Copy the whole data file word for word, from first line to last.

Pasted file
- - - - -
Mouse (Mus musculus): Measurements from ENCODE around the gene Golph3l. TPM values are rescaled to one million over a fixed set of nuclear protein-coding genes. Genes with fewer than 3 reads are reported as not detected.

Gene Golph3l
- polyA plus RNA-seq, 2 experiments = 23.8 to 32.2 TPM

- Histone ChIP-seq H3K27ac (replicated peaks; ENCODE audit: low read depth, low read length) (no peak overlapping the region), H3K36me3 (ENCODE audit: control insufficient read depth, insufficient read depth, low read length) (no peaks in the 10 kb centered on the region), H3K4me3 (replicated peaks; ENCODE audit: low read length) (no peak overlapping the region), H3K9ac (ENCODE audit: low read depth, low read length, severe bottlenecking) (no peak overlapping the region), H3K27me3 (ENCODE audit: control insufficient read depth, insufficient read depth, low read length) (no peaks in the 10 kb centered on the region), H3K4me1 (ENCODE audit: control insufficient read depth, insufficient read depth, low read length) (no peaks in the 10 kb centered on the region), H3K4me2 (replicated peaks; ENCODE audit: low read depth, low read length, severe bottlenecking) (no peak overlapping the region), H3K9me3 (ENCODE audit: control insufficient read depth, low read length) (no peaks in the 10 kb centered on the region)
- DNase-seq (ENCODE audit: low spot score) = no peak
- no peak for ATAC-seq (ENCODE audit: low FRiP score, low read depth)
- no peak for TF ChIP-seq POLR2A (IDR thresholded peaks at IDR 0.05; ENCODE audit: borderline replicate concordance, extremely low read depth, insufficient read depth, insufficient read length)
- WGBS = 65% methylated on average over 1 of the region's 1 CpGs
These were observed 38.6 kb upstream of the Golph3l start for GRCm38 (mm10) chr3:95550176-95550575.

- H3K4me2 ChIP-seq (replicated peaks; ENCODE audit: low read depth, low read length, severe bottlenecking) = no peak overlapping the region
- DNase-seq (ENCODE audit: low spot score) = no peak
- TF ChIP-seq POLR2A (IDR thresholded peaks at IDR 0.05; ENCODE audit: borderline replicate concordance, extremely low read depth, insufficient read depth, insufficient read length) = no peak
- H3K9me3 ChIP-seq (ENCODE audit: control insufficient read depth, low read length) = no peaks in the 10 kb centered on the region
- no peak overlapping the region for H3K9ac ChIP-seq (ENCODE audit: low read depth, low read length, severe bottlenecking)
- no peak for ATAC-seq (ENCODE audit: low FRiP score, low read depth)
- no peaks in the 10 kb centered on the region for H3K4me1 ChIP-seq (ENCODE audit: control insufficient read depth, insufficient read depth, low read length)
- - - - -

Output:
Mouse (Mus musculus): Measurements from ENCODE around the gene Golph3l. TPM values are rescaled to one million over a fixed set of nuclear protein-coding genes. Genes with fewer than 3 reads are reported as not detected.

Gene Golph3l
- polyA plus RNA-seq, 2 experiments = 23.8 to 32.2 TPM

- Histone ChIP-seq H3K27ac (replicated peaks; ENCODE audit: low read depth, low read length) (no peak overlapping the region), H3K36me3 (ENCODE audit: control insufficient read depth, insufficient read depth, low read length) (no peaks in the 10 kb centered on the region), H3K4me3 (replicated peaks; ENCODE audit: low read length) (no peak overlapping the region), H3K9ac (ENCODE audit: low read depth, low read length, severe bottlenecking) (no peak overlapping the region), H3K27me3 (ENCODE audit: control insufficient read depth, insufficient read depth, low read length) (no peaks in the 10 kb centered on the region), H3K4me1 (ENCODE audit: control insufficient read depth, insufficient read depth, low read length) (no peaks in the 10 kb centered on the region), H3K4me2 (replicated peaks; ENCODE audit: low read depth, low read length, severe bottlenecking) (no peak overlapping the region), H3K9me3 (ENCODE audit: control insufficient read depth, low read length) (no peaks in the 10 kb centered on the region)
- DNase-seq (ENCODE audit: low spot score) = no peak
- no peak for ATAC-seq (ENCODE audit: low FRiP score, low read depth)
- no peak for TF ChIP-seq POLR2A (IDR thresholded peaks at IDR 0.05; ENCODE audit: borderline replicate concordance, extremely low read depth, insufficient read depth, insufficient read length)
- WGBS = 65% methylated on average over 1 of the region's 1 CpGs
These were observed 38.6 kb upstream of the Golph3l start for GRCm38 (mm10) chr3:95550176-95550575.

- H3K4me2 ChIP-seq (replicated peaks; ENCODE audit: low read depth, low read length, severe bottlenecking) = no peak overlapping the region
- DNase-seq (ENCODE audit: low spot score) = no peak
- TF ChIP-seq POLR2A (IDR thresholded peaks at IDR 0.05; ENCODE audit: borderline replicate concordance, extremely low read depth, insufficient read depth, insufficient read length) = no peak
- H3K9me3 ChIP-seq (ENCODE audit: control insufficient read depth, low read length) = no peaks in the 10 kb centered on the region
- no peak overlapping the region for H3K9ac ChIP-seq (ENCODE audit: low read depth, low read length, severe bottlenecking)
- no peak for ATAC-seq (ENCODE audit: low FRiP score, low read depth)
- no peaks in the 10 kb centered on the region for H3K4me1 ChIP-seq (ENCODE audit: control insufficient read depth, insufficient read depth, low read length)